Pennsylvania farmers will soon have more help planning for their future.
The Ag Business Development Center, created in this summer’s PA Farm Bill, is set to open at the beginning of January.
The center, run by the state Ag Department, will help farmers develop business plans, marketing plans, succession and transition plans, maybe even conservation and biosecurity plans.
“It speaks to so many elements of change that are occurring,” said Ag Secretary Russell Redding.
Pennsylvania farmers are no strangers to change — in commodity prices, weather, consumer tastes, regulation, and family involvement in the farm.
Yet many farmers have only an amorphous strategy for steering their business through those inconstant times. A Center for Dairy Excellence study found that only 1 in 5 Pennsylvania dairy farmers has a formal business plan, Redding said.
The Ag Business Development Center will address that gap, but not by providing planning services directly to farmers.
Instead, Redding said, the center will use its $2 million in state funding to give grants to help farmers access planning services and to increase planning assistance in underserved parts of the state.
Advisers could come from private consulting firms and nonprofits as well as Extension and the Pennsylvania Small Business Development centers.
Farmers may be able to assemble a team of advisers, similar to the profit teams offered by the Center for Dairy Excellence, Redding said.
The Ag Business Development Center’s mission is broad by design. It will fund many kinds of plans, and it will help both farmers who already know what they want to do and those who are trying to decide their next steps.
Redding expects the center will get many calls from dairy farmers who, after several years of low prices, are looking to either fatten their milk checks or diversify.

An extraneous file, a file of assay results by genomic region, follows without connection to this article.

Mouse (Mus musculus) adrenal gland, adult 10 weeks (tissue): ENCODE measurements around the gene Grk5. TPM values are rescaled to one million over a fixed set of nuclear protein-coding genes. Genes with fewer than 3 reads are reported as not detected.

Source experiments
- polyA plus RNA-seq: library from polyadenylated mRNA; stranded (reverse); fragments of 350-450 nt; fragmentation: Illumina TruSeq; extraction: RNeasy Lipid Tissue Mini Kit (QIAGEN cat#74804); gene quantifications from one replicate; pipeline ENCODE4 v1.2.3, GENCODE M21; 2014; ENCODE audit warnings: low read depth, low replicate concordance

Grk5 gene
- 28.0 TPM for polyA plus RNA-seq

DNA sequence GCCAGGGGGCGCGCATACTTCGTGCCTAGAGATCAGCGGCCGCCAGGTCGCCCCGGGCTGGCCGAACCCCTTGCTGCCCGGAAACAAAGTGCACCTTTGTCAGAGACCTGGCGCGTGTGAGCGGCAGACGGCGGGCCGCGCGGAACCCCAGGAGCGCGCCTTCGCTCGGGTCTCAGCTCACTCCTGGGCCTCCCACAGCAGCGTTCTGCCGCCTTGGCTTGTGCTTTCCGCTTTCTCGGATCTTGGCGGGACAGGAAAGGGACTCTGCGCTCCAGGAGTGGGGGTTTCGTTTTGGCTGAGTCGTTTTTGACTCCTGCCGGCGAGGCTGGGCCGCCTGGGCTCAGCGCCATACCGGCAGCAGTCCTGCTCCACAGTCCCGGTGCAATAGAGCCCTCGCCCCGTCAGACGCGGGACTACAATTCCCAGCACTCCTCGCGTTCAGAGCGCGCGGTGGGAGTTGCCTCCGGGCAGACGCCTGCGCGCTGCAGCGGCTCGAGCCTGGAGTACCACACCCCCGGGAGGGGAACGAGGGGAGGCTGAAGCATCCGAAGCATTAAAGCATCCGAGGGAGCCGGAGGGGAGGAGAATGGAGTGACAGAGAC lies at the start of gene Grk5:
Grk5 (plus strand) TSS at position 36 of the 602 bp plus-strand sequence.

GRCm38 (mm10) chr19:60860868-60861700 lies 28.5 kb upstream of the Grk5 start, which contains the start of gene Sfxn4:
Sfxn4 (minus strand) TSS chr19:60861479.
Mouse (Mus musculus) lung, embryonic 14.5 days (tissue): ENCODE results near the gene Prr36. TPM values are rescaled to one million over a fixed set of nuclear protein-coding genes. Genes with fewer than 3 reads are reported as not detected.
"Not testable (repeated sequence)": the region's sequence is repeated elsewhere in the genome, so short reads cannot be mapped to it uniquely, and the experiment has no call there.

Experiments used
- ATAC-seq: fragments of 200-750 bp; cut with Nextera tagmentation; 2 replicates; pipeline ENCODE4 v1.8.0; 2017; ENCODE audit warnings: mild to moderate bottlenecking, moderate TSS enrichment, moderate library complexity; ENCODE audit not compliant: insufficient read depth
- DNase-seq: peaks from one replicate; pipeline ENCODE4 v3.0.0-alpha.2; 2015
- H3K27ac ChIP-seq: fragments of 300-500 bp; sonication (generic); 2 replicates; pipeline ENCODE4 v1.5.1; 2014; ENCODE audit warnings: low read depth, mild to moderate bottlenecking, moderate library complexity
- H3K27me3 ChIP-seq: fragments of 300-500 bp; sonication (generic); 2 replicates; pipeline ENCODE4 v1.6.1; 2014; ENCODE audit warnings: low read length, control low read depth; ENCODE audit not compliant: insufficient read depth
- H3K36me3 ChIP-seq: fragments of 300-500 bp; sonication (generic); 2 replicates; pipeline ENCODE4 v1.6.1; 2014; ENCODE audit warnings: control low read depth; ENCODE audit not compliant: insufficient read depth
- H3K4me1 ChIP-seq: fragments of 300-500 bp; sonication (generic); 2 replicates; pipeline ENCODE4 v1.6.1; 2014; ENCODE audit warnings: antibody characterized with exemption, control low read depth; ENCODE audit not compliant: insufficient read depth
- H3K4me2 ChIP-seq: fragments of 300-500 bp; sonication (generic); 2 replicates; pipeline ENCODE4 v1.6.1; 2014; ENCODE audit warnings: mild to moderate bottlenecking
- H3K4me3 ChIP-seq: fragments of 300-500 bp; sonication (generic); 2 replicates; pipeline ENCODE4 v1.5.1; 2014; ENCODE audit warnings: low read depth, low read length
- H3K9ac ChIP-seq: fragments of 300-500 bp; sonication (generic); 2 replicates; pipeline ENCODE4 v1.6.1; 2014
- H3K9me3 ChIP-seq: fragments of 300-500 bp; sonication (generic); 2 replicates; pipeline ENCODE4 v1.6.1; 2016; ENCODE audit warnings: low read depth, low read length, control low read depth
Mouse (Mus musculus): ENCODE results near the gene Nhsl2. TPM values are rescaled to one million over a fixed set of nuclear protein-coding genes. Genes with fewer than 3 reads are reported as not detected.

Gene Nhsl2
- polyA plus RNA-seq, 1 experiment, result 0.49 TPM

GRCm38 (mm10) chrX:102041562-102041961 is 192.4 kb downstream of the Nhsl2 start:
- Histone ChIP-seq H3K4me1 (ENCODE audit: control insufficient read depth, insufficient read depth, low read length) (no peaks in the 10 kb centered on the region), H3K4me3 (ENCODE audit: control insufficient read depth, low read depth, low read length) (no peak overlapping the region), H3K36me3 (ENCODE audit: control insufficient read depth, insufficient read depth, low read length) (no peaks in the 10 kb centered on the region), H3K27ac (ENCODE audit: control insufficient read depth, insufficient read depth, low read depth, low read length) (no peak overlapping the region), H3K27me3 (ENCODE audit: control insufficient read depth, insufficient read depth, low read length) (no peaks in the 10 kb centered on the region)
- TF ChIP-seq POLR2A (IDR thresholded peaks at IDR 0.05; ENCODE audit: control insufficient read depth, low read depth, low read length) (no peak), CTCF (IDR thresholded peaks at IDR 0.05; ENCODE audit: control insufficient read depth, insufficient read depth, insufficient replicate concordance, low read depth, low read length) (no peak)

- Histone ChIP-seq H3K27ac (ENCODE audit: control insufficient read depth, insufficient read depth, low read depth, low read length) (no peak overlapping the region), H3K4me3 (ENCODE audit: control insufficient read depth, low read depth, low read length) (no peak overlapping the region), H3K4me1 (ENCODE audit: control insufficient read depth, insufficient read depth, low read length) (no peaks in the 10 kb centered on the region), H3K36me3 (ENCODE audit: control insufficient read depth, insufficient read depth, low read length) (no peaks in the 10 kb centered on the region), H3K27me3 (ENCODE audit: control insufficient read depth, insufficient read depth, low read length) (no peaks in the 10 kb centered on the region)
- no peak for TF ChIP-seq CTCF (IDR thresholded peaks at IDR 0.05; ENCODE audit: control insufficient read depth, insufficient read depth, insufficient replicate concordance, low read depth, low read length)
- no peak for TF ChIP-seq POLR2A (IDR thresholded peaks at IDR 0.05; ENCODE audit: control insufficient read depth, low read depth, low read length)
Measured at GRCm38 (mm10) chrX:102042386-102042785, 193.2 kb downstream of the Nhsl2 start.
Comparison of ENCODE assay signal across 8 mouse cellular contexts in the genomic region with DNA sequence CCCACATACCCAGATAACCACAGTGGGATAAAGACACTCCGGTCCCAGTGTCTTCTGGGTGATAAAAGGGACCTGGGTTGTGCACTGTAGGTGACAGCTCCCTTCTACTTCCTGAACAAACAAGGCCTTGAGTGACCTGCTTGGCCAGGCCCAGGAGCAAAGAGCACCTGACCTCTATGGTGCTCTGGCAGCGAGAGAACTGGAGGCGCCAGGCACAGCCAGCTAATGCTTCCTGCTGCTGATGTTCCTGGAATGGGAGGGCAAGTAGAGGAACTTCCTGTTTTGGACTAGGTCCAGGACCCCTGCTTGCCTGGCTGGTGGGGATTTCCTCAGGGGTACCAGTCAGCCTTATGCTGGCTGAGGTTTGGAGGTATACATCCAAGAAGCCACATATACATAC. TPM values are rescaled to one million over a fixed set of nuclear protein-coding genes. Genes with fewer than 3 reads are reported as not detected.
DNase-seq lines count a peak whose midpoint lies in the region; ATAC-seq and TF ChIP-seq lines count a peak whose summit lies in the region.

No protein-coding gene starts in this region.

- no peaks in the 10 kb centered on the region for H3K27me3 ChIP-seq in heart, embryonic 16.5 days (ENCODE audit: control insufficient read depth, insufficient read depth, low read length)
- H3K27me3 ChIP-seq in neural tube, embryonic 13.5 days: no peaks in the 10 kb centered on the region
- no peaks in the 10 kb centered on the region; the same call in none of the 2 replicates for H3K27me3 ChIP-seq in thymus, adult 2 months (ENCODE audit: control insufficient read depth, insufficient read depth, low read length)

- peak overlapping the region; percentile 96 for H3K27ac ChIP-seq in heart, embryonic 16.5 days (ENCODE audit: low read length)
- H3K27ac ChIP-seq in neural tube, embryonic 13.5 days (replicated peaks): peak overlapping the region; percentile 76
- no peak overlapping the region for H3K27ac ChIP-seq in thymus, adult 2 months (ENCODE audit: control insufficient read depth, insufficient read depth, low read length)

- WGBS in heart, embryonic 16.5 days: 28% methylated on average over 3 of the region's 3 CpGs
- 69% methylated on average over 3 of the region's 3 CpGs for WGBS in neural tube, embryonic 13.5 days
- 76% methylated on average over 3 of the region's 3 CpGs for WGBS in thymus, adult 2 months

The center replaces and expands on the mission of the state’s Center for Farm Transitions and Preserved Farms Resource Center.
Those two programs did not offer the private-sector partnerships that the new center does, said Shannon Powers, an Ag Department spokeswoman.
The state’s 5,600 preserved farms remain an important constituency, but the Ag Business Development Center is open to all farmers.
“We don’t at this point have any good sense of whether that is a 500 farmer number or a 5,000 number” who will seek the center’s help, Redding said.
The center is guided by a 12-member advisory board, which met for first time on Oct. 22.
Members include Redding; Dennis Davin, the secretary of community and economic development; Richard Roush, dean of Penn State’s College of Agricultural Sciences; lenders and a range of ag advisers.
As the center prepares to launch, the board is working on an inventory of existing ag services across the state and working out some final technical details.
A key question is whether the grants will be offered first-come, first-served or by competitive application.
Redding hopes it’s a mix of both. Advisory programs that receive block grants, for example, would accept clients according to their existing criteria.
And while Plain Sect farmers probably won’t seek help from the Ag Department directly, they might work with a grant-supported advisory group that they trust, Redding said.
In any case, the center’s funding won’t cover the entire cost of the programs it assists.
“There’ll have to be some skin in the game from the entity that’s asking for the service,” Redding said.
The Ag Business Development Center has taken a bit longer to start up than some other programs in the $23 million PA Farm Bill.
The $5 million Dairy Investment Program, for instance, was simply renewed from the previous budget year, and a few other programs were revived after a period of disuse.
The rules for the Ag Business Development Center had to be written from scratch.
Still, Redding said he’s eager to get the center launched in the coming weeks. Winter, after all, is when farms do much of their planning.